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IPA usage, entry
How to enter phonetic transcriptions?

I notice that for questions where pronunciation is relevant (e.g. "What words are commonly mispronounced by literate people who read them before they heard them?") folks use the International Phonetic Alphabet notation to properly indicate pronunciation.

  1. Is there an easy way to type the IPA characters that are not on the keyboard or is it just a matter of using utilities like Windows Character Map to enter such characters?
  2. Is IPA notation preferred over "spelled out" notation (not sure of the proper term here, but dictionary.com uses a toggle between "show spelled" and "show IPA") on this site?

marked as duplicate by RegDwigнt Apr 10 '11 at 7:59

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migrated from english.stackexchange.com Apr 9 '11 at 18:13

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  • If some kind expert could help. A question/answer listing the IPA symbols and a description of the sound so we could both learn it and cut-paste the symbols into our answer would be great. – mgb Apr 9 '11 at 15:46
  • Spelling out the sounds using the standard alphabet is orthographic spelling. – Karl Apr 9 '11 at 16:13
  • @mgb: Unfortunately it doesn't work for cut-and-paste, but here's a site that links IPA symbols to sound files: wso.williams.edu/~jdowse/ipa.html – JPmiaou Apr 12 '11 at 3:22

1- Sam already solved this.

2- If you want to give a clear and definite indication about how a certain word is pronounced, then you should use IPA.

"Spelled out" pronunciation is easier to use, no doubt. I don't know if there's a specific policy for it on this site, but I've always preferred using IPA. That's because even though it's faster for me to write "ay-kay-ay" for AKA (just an example) rather than using IPA, the latter is much more reliable.

I'll explain better: IPA (which stands for International Phonetic Alphabet) is, precisely, international, so while "okay" is pronounced differently depending on what "language pronunciation rules" I choose (English, Italian, German, French, etc.), writing |əʊˈkeɪ| is standard, unambiguous and definitive, regardless of your background, mother tongue or other influences.

So, because of this reason, IPA is more exact and precise. In the end, (also answering to mgb), learning it is not easy, (for example, just think that, only talking about vowels, you'd need to learn 35 symbols, more or less, even if many are not used for every language, etc.), but you won't need it, since every good dictionary provides it for you.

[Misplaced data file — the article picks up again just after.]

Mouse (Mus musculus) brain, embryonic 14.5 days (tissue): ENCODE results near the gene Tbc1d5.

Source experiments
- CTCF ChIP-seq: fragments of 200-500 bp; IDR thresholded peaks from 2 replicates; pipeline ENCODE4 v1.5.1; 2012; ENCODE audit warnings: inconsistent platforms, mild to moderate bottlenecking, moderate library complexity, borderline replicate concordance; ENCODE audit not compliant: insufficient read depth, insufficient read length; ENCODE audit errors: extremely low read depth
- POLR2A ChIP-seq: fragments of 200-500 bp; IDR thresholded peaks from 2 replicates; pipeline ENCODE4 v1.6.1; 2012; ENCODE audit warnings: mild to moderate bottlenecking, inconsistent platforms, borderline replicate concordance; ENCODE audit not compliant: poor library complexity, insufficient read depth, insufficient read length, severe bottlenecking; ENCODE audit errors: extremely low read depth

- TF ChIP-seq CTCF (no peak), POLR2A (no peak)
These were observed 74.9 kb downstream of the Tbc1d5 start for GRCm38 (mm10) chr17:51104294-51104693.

• 2
    My view on this is that if you give a pronunciation in IPA, it will be precise, but many will not understand; if you spell out the pronunciation, then everyone will understand, but everyone will understand it differently :-) – psmears Apr 9 '11 at 18:14

An online IPA keyboard


For typing, another possibility is simply to use HTML entities for IPA symbols.

Re your second question, I think it depends a bit on your audience. Neither the transcription ee nor [i] is inherently "more accurate" than the other-- depending on how they're used, they can effectively be conventions serving the same purpose. I would suggest that whether you use IPA (or another phonetic transcription system) or whether you try to "spell out" a pronunciation using the sound-to-letter conventions of the language in question should depend on which you think your reader will be more familiar with. For foreign learners, provided they have actually learnt IPA, then it has the advantage of not requiring them to be familiar with sound-to-letter conventions which may be the very thing they're trying to learn. On the other hand, a native speaker of English is likely to be more familiar with the spelling conventions of their language than the IPA.

In slight contradiction to Alenanno's answer, I want to point out that:

  • The IPA is a means for representing an analysis of pronunciation and doesn't "definitively" or "unambiguously" represent a pronunciation: the reason that when I read a transcription of English I can imagine how that word might be pronounced is more to do with conventions for transcribing English with IPA than with the notion of a particular IPA symbol representing a "precise sound". An illustration of this is that e.g. in a transcription of British English, what is represented by [u] is typically pronounced as a sound very similar to what is transcribed as [y] in French.

  • In practice, the IPA isn't quite as "international" as it might have been: it's a de facto international standard if by "international" you mean "the UK and France", but it is not as widely adopted in the US and even mainstream languages such as Spanish have only fairly recently seen conventional adaptations of the IPA.

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